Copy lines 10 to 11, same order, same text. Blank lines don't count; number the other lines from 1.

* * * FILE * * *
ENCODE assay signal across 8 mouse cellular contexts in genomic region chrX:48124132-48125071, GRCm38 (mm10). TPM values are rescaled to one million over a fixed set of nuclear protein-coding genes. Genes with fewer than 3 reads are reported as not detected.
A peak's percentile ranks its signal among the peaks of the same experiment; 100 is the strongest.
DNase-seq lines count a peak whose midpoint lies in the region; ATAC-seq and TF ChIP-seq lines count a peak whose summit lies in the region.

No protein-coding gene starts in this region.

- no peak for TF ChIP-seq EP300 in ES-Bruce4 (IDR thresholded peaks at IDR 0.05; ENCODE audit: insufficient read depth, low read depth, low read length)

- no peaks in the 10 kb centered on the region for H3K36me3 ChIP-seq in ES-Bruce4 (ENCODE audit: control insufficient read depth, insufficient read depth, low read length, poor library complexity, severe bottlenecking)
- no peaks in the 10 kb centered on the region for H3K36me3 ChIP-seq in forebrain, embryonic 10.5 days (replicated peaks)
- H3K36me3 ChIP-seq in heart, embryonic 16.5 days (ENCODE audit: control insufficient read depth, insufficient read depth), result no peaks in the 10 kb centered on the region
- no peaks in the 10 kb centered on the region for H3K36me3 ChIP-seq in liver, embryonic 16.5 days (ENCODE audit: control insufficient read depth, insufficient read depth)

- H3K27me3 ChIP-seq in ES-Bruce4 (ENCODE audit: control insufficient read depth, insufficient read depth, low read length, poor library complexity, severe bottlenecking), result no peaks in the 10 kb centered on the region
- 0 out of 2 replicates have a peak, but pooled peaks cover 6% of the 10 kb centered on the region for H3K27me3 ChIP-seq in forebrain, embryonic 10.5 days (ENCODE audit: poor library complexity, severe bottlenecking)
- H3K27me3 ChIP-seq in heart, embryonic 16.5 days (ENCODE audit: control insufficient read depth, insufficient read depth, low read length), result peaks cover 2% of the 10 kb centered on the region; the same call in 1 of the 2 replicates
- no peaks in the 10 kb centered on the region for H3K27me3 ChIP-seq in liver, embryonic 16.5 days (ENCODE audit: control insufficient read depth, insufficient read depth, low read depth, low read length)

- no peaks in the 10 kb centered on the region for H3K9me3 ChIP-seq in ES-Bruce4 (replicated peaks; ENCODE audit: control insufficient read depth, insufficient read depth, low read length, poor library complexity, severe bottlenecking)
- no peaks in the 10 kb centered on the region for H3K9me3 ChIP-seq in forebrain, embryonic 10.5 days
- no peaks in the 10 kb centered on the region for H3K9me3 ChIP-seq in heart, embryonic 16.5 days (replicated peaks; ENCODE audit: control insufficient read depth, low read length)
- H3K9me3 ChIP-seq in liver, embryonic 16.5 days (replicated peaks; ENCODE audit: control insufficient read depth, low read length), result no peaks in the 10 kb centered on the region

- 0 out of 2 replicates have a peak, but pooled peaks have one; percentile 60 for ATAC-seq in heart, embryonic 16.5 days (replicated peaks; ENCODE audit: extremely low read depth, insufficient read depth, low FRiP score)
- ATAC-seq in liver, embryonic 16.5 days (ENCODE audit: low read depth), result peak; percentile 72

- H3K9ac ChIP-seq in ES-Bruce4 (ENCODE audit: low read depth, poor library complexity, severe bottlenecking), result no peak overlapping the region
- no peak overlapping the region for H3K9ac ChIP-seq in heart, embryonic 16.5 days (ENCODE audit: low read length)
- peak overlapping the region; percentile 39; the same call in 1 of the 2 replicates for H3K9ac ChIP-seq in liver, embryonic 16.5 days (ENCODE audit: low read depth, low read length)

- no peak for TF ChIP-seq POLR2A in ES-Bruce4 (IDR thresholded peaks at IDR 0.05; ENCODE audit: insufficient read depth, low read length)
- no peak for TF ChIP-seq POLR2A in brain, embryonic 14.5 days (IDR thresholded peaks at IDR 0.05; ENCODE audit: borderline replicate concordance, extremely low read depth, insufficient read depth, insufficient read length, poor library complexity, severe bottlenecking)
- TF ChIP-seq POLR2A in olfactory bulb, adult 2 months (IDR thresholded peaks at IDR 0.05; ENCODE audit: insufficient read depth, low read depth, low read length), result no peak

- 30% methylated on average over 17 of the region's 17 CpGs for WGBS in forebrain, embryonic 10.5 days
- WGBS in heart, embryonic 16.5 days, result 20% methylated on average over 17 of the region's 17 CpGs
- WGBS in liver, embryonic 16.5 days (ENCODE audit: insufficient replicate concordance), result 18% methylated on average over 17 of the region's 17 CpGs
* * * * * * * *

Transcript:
- H3K27me3 ChIP-seq in ES-Bruce4 (ENCODE audit: control insufficient read depth, insufficient read depth, low read length, poor library complexity, severe bottlenecking), result no peaks in the 10 kb centered on the region
- 0 out of 2 replicates have a peak, but pooled peaks cover 6% of the 10 kb centered on the region for H3K27me3 ChIP-seq in forebrain, embryonic 10.5 days (ENCODE audit: poor library complexity, severe bottlenecking)